Obviously this 60 Minutes report was a hit job on Pizzagate critics. Pelley also interviewed Mike Cernovich. Obviously again, this was a hit job on him. At least they kept in the part where Mike made Pelley stutter and change the subject real quick. (Mike asked Pelley, who cited the Clinton campaign as a source, why he believes the Clinton people about anything. :) ) And CBS kept in Mike describing in detail how they were going to spin his interview as a hit job on him, which they did to a tee. :) 

Unfortunately, the CBS video doesn't embed (even though there is code--it just doesn't work), so you have to go to the link below to see it.

'60 Minutes' Report: How Fake News Affected 2016 Election

It's funny how they slanted this report. They didn't interview any alleged left-wing fake newser or any right-wing victim of left-wing fake news like they did with Cernovich and Alefantis. Instead, they showed a couple of lame articles saying Trump snorted cocaine, etc., that not even lefties would believe because it was so obviously satire. Mark Dice had great fun with this part:

Here. Let's see if I can help CBS.

If they want to go raunchy, there was a much better fake news attack against Trump with, say, a spy dossier that claimed Trump hired Russian hookers to piss on a bed where Obama slept. I wonder why CBS didn't push that as a 60 Minutes example of fake news...

Hmmmm... Oh wait... 

Maybe it's because CBS itself was publishing this exact fake news like, say, with this article in February (one among many): Dossier On Trump, Russia Gaining Credibility, CBS News Reports. :) 

Another thing I found funny is that they interviewed experts in bots, social media, etc., and one of those dudes said fake news was on both sides, the right and the left. (This was included to give the appearance of "fair and balanced.") However, the funny part was this: the profile of the typical left-wing fake news consumer is affluent and college educated. Not poor and not low information.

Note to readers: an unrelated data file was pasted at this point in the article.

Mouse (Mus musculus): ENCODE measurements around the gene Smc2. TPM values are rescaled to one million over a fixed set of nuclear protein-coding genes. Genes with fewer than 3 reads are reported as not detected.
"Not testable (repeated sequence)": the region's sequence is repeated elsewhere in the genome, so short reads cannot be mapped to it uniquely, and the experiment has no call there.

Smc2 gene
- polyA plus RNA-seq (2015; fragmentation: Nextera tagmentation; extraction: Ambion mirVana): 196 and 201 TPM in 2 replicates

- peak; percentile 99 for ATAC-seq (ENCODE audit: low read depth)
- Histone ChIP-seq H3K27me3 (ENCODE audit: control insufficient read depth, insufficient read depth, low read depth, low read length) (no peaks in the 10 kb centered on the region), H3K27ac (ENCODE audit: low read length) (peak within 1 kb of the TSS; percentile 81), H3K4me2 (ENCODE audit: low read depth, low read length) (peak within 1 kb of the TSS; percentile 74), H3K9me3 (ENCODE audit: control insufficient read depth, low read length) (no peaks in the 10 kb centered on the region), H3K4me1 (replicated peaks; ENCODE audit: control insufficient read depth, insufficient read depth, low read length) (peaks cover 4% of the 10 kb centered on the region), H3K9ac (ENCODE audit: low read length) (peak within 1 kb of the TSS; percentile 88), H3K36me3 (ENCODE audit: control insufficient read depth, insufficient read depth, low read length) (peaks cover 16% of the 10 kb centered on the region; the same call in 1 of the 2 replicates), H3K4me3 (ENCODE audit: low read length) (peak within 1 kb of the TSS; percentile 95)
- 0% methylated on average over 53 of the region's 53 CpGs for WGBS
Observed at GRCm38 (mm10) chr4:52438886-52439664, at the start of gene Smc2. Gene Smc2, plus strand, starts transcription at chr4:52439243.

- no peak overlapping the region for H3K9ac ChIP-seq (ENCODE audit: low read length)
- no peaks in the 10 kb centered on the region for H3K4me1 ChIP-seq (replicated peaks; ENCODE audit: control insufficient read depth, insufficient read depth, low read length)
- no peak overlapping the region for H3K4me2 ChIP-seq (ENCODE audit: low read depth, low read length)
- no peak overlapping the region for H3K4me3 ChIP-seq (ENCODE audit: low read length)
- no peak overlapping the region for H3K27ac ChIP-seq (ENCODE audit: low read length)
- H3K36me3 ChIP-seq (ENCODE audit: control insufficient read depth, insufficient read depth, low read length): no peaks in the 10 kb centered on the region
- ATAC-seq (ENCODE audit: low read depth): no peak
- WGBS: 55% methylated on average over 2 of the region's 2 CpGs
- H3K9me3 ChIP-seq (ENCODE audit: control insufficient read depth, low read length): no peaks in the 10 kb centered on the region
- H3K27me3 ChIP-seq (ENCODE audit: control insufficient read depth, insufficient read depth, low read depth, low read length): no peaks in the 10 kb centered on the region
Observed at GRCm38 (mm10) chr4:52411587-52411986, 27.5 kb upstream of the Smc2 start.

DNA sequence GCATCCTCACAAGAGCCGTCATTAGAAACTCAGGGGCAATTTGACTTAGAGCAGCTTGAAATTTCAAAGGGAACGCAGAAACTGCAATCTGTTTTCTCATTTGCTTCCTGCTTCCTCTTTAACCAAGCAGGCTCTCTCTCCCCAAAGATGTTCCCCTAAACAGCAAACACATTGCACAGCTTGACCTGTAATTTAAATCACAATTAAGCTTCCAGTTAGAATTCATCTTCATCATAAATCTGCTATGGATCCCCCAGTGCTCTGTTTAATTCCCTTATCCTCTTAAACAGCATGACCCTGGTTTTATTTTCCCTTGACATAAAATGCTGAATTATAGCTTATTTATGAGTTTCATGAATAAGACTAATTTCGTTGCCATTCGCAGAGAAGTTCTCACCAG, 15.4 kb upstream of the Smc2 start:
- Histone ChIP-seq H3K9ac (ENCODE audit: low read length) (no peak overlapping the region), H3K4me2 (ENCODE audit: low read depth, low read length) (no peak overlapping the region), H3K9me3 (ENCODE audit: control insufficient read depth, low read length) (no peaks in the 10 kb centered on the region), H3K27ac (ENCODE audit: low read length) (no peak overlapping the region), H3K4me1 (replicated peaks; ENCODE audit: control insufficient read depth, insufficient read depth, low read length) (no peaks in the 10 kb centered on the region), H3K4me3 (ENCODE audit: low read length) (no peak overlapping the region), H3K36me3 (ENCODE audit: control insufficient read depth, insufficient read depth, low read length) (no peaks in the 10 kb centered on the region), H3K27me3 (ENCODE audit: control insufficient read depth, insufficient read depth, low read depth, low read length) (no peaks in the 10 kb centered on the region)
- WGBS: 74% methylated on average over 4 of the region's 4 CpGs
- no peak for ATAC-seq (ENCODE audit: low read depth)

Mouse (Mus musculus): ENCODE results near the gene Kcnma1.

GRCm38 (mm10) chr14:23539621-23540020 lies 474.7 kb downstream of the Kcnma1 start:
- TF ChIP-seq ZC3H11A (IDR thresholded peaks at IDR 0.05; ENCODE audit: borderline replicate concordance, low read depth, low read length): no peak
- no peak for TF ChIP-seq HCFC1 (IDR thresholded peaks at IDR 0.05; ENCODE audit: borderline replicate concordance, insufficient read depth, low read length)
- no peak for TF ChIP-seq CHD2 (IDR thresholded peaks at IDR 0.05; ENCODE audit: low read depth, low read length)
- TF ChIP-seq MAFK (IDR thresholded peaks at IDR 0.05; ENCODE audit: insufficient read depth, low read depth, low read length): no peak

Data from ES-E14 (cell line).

Yup.

The leftie snarky snoots (or sometimes snowflakes) are the very fools who believe and share fake news the most--and this coming from a CBS report aimed at bolstering the very agenda the snoots believe in.

Here's a middle-America guy commenting on this part and presenting the clip.

Man, do these affluent and college educated fools have fun mocking Alex Jones...

:) 

Michael

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This guy Lee Stranahan (a top reporter at Breitbart) has a much different take on Cernovich (he thinks Cernovich is doing cult stuff), doesn't believe Pizzagate is a real thing, etc.

Frankly, if Mike did not correct the errors Stranahan points out, he probably is in the first stages of forming a cult.

It's a long video recorded on Periscope and I only saw portions of it, but he says some very good things, especially about how cult leaders get you to accept little lies and this makes it easier to accept the big ones later.

I may not agree with everything Stranahan says, but I like his integrity. At least what I've seen based on this video.

Michael

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On 3/26/2017 at 9:12 AM, Michael Stuart Kelly said:

David Seaman isn't backing down.

[VIDEO: Alex Jones' APOLOGY & Media's Absurd Pro-Pedo Meltdown]

 

The five remarkable statements and claims I have highlighted above in the CC file.  

The Department of Homeland Security is mentioned, and Michael has posted the video David Seaman refers to. Here is a screen capture:

DHSpizza.png

-- I have followed the various threads raised in the Seaman video, and will report back on what I find.

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William,

Let's do the entire context thing. The video you posted is not from David Seaman's account. It is from the account of a guy named "mookixox." When you go to his about page, he looks like either a fringe alt-right kook, or a left-wing plant posing as alt-right (the tell, if he is a plant, is too many buzzwords used in a manner not typical).

As of right now, the video you posted has 573 views.

Like I said, let's do the entire context thing. Here is David's full video:

As of right now, this video has over 25,000 views. Original account, full statement, 50 times more views. That's where the impact lies, not in some minor character who can't get much exposure and looks like he has a bone to pick with David.

The reason David gave for stepping away is he is tired and scared of the constant physical threats and bullying, especially from people with pseudonyms, not real names. This includes threats from some people who claim to be researching Pizzagate.